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Paul Ginoux

Physical Scientist

Earth System Processes and Interactions Division

Curriculum vitae


Contact Information:

phone (609) 987-5071


Fax: (609) 987-5065

Paul Ginoux

My research involves the development and application of aerosols modeling to better understand their direct and indirect effects on climate.

Recent results

Research Activities


  • 2018: NOAA OAR Outstanding Paper Award: Zhao, M., et al. (2016). Uncertainty in model climate sensitivity traced to representations of cumulus precipitation microphysics. J. Climate, DOI:10.1175/JCLI-D-15-0191.
  • 2014, 2015, 2016, 2017, 2018 Highly Cited Researcher (Clarivate Analytics)
  • 2014 AGU Editors’ citations for excellence in refereeing
  • 2013 AGU Atmospheric Sciences Ascent award for sustained pioneering work on aerosols.
  • 2012 US Department of Commerce Gold medal for Meritorious Federal Service
  • 2007 DOI and NASA William T. Pecora award: shared as a member of TOMS Science team.
  • 2005 US Department of Commerce Silver medal for Meritorious Federal Service
  • 2005 NASA GSFC Journal citation award for Ginoux et al., J. Geophys. Res. 2001
  • 2004 ESI Thompson citation for Fast Moving Front in Geosciences

Service to profession

  • Organization of the 8th International AeroCom workshop at GFDL, October 5-7, 2009
  • Review manuscripts submitted for publication in peer reviewed journals
  • Lab reviews: LISA (Paris, France, 2014), LOA (Lille, France,
  • Review proposals submitted for funding for DOE, NASA, NOAA, NSF, Bi-National (Israel-US) Science
    Foundation, National Research council of Canada, Israel, United Kingdom, and Taiwan.

Teaching Activities

  • Spring 2016: Guest lecturer for EESC G9910 Columbia University (LDEO, Palisades, NY)
  • Fall 2011 Princeton CEE593-AOS593: Aerosol Observations & Modeling. The course covers the different theoretical aspects of aerosol modeling and observations for a specific case study (Siberian fires of July 2006).
  • Spring 2009-2010 Princeton CEE 599B Special topics: Aerosol modeling and observation. The course is presenting aerosol properties (physical, chemical and optical) before describing in details the method of measurements (ground-based and satellite) and modeling (global and regional). Course details.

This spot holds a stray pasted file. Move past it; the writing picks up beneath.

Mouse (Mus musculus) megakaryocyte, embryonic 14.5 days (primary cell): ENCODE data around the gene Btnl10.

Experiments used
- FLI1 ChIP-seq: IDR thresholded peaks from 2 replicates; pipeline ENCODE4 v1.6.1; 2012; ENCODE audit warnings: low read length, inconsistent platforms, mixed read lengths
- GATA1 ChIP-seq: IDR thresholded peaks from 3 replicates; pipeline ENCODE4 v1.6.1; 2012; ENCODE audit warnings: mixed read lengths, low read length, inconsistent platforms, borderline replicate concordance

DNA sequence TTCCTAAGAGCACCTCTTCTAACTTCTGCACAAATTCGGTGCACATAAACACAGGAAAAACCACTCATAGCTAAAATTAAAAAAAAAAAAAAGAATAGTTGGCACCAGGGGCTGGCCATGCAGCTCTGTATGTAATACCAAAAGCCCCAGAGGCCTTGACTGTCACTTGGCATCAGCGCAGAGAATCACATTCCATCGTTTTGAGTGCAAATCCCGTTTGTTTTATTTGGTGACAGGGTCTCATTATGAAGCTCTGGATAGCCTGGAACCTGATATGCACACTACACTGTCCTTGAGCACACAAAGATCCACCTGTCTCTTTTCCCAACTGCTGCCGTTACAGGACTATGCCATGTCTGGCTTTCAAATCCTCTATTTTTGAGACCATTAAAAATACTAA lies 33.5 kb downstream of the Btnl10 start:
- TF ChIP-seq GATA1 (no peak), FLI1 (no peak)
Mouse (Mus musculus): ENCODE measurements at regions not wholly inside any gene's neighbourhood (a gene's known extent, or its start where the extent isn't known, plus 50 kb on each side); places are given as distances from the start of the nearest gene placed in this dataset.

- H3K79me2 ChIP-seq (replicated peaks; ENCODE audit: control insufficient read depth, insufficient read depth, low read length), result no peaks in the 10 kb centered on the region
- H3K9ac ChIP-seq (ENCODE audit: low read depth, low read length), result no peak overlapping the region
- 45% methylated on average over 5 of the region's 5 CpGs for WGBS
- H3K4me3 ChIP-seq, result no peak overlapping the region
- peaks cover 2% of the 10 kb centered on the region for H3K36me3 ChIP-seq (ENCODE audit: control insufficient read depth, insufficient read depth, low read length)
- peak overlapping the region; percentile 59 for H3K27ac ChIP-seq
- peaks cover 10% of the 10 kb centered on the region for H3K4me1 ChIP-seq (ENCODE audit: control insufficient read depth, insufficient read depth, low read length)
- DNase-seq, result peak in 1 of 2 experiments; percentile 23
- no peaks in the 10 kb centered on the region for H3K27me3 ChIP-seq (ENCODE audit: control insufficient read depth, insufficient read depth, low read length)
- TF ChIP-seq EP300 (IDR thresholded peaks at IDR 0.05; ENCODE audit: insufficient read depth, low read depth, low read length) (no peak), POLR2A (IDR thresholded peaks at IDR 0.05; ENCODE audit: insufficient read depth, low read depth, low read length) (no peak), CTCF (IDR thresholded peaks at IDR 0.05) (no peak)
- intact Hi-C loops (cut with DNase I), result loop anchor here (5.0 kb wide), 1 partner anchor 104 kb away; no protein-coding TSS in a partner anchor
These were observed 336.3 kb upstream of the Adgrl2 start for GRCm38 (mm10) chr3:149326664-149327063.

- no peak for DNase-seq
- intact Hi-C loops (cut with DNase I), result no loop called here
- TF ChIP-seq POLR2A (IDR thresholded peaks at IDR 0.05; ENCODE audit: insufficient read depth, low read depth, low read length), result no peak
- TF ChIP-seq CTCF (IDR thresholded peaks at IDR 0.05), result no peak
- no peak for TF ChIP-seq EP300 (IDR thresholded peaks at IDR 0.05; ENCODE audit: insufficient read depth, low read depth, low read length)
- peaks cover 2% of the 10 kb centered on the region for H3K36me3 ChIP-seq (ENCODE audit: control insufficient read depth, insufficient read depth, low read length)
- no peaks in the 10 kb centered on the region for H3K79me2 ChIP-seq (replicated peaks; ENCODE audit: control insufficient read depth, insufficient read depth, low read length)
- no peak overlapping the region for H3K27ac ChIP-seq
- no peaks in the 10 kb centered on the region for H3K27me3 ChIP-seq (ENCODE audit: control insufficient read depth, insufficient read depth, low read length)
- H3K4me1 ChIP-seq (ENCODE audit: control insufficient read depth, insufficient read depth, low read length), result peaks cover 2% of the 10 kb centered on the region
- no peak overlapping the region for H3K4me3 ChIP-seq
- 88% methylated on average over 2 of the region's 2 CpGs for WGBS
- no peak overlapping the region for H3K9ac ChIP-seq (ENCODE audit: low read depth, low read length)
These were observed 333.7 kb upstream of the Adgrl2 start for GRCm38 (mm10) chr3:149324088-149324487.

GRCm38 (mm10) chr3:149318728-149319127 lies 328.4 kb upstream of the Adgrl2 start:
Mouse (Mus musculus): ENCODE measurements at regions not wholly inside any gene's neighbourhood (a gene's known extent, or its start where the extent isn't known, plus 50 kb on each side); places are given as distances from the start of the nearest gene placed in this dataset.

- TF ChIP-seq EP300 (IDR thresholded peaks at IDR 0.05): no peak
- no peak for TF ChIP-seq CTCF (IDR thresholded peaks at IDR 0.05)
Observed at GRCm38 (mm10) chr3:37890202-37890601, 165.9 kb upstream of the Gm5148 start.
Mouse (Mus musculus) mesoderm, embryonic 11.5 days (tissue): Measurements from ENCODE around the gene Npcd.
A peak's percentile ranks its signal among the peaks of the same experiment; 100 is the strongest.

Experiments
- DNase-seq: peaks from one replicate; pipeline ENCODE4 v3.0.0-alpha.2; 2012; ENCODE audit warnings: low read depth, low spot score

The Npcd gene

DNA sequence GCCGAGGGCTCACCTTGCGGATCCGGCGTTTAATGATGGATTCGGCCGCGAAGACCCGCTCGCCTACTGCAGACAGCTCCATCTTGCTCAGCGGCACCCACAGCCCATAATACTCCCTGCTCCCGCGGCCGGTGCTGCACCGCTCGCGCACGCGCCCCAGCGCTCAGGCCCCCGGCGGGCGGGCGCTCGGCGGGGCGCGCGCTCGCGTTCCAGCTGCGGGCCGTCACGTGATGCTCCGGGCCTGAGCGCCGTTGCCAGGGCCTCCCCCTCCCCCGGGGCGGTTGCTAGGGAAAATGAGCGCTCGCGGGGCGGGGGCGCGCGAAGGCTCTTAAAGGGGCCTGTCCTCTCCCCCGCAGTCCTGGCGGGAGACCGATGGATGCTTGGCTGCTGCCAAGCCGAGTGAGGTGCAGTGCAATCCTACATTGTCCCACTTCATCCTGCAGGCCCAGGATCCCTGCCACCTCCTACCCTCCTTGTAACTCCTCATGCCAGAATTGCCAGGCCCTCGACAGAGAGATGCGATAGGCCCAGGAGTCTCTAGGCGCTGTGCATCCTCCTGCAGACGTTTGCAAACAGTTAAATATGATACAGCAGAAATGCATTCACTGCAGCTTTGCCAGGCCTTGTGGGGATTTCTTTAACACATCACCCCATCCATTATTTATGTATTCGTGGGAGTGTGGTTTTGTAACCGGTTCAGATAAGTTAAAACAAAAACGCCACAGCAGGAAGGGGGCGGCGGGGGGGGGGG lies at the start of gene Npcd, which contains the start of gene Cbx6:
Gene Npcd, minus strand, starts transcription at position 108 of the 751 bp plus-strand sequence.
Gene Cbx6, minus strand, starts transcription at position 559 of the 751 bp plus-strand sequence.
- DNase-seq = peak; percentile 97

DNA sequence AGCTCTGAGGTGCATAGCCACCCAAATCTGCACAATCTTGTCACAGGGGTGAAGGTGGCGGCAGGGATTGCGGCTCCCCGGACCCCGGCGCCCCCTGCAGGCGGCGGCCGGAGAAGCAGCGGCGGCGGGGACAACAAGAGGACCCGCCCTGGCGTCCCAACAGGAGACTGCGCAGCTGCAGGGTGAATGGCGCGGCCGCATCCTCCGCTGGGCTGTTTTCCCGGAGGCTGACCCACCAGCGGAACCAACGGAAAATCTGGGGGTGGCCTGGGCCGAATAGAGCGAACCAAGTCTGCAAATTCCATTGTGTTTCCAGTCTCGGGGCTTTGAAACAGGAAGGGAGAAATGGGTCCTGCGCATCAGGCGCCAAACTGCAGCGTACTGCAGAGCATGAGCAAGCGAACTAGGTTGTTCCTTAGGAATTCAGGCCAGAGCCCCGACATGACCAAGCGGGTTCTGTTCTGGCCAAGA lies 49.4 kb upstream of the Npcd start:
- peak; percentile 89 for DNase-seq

• Spring 2007-2008 Princeton AOS 580 Special topics: Aerosol, Cloud and Climate Change . The course is articulate around our present understanding of the effects of aerosols on climate which is synthesized in IPCC-IV Chapter 2 . The prerequisite is essentially to be senior or higher and a willingness to learn science.
  • 2005-2007: Princeton AOS-527 Lectures on Aerosol Modeling and Observations


  • List of publications with abstract and full text in pdf format: click here

Curriculum Vitae

Links to aerosol datasets

  • List of ground-based and satellite web sites providing chemical and optical properties of aerosol in different parts of the world: click here


Natural, anthropogenic and hydrologic dust sources

Dust sources detected from MODIS (Aqua) Deep Blue Level 2 aerosol products are attributed natural (yellow shading), anthropogenic (magenta shading) or hydrologic (blue shading) origin if at least 30% land use (anthropogenic) or 10% ephemeral water bodies (hydrologic) are present

Units % FoO Dust Optical Depth>0.2
Resolution 0.1×0.1 degree (~10km)
Format kmz (zip kml file, no need to unzip just open with Google Earth)
Files AustraliaNorth AfricaSouth AfricaMiddle East, Central-South Asia, East Asia, North America, South America
Reference Ginoux et al. (2010)Ginoux et al. (2012)

Dust source inventory

Fractional area of grid cell with erodible dust

Units none
Representation cartesian latitude-longitude grid
Resolution 1×1 or 0.25×0.25
Format netcdf
Reference Ginoux et al. (2001)

Velocity threshold of dust emission

Units m/s
Representation cartesian latitude-longitude grid
Spatial Resolution 0.5×0.5 degree
Temporal Resolution (DOD>0.2) Annual, Monthly
Temporal Resolution (DOD>0.5) Annual, Monthly
Format netcdf
Reference Pu et al., 2020